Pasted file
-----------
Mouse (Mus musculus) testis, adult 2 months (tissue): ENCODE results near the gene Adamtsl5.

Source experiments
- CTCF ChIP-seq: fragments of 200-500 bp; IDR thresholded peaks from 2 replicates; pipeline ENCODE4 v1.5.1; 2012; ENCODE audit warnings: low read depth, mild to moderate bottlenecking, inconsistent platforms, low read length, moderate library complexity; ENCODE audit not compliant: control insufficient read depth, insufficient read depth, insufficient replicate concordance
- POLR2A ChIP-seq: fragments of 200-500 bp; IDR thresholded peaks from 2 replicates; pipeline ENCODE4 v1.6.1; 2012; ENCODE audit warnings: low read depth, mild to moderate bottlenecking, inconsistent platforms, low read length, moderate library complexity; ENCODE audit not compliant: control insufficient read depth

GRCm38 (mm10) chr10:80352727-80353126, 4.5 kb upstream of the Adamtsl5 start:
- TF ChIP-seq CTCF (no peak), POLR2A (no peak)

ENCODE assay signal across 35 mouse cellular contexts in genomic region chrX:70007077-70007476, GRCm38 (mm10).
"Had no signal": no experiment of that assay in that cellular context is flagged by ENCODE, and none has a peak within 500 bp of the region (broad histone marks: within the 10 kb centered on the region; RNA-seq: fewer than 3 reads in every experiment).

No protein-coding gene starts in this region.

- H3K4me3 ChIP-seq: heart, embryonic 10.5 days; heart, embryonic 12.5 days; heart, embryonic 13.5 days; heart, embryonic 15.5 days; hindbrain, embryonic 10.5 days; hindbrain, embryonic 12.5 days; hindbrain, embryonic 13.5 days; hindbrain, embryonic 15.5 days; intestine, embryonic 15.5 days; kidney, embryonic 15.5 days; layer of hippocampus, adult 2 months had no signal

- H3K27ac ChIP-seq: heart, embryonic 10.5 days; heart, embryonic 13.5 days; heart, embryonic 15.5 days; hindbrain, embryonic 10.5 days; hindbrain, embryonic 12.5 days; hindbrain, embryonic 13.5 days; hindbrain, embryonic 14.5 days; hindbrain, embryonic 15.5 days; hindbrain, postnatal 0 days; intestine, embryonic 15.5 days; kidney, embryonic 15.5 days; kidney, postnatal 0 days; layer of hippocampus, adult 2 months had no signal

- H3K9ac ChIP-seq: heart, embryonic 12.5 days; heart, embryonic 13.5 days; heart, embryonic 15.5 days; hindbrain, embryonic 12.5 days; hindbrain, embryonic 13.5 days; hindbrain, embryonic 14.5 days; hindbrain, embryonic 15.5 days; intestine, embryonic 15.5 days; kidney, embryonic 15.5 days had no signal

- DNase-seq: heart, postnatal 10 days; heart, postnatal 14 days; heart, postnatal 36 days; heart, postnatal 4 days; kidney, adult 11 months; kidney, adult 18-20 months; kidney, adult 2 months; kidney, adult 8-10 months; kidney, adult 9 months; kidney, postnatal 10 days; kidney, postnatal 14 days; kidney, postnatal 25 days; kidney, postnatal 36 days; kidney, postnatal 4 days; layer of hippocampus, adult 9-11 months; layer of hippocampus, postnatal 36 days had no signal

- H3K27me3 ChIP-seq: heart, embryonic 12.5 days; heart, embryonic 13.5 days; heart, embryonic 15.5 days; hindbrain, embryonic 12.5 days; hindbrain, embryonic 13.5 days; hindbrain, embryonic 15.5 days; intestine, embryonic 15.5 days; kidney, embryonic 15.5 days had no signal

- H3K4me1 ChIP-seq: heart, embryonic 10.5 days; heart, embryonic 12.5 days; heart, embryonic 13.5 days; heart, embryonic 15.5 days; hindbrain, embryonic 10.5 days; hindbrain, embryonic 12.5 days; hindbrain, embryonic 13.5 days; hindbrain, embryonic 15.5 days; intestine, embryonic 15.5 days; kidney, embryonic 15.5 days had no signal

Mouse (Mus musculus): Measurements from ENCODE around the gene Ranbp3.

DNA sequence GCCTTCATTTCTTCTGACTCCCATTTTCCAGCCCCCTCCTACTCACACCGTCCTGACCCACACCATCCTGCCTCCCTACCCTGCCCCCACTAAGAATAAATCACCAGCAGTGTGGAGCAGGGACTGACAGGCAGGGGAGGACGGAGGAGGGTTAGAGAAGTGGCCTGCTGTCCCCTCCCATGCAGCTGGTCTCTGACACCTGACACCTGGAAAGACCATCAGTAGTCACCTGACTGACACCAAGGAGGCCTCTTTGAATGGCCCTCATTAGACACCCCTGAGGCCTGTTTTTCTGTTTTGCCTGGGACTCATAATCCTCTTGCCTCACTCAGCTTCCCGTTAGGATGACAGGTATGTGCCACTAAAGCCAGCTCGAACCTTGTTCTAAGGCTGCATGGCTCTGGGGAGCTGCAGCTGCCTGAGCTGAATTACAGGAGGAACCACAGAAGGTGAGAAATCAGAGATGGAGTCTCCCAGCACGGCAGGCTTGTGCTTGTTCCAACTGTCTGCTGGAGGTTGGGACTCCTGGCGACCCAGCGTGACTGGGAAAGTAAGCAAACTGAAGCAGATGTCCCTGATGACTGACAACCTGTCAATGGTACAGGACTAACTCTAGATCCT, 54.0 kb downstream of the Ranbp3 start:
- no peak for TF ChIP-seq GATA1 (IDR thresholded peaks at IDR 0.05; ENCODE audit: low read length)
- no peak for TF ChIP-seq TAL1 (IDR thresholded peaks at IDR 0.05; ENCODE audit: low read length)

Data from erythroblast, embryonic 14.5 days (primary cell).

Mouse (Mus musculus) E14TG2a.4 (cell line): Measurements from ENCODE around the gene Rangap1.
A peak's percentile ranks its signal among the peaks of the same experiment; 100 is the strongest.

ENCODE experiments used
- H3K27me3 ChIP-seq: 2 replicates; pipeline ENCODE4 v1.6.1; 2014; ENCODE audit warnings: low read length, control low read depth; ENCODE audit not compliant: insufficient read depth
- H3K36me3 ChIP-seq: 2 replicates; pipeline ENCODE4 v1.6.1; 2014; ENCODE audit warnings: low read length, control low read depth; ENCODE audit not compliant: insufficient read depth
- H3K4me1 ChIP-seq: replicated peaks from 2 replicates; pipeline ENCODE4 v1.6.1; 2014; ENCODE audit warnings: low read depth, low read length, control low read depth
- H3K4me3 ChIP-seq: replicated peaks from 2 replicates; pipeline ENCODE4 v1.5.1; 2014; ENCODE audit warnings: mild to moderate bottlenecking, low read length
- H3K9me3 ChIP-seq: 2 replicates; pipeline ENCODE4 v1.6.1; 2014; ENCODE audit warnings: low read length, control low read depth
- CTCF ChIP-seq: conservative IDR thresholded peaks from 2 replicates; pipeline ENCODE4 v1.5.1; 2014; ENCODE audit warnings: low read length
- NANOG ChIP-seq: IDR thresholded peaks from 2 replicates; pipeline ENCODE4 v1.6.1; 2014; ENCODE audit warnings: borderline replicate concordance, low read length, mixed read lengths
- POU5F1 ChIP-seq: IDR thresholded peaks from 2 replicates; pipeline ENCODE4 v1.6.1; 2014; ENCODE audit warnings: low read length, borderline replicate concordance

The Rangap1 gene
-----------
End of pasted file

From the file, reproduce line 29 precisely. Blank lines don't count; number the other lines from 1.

- CTCF ChIP-seq: conservative IDR thresholded peaks from 2 replicates; pipeline ENCODE4 v1.5.1; 2014; ENCODE audit warnings: low read length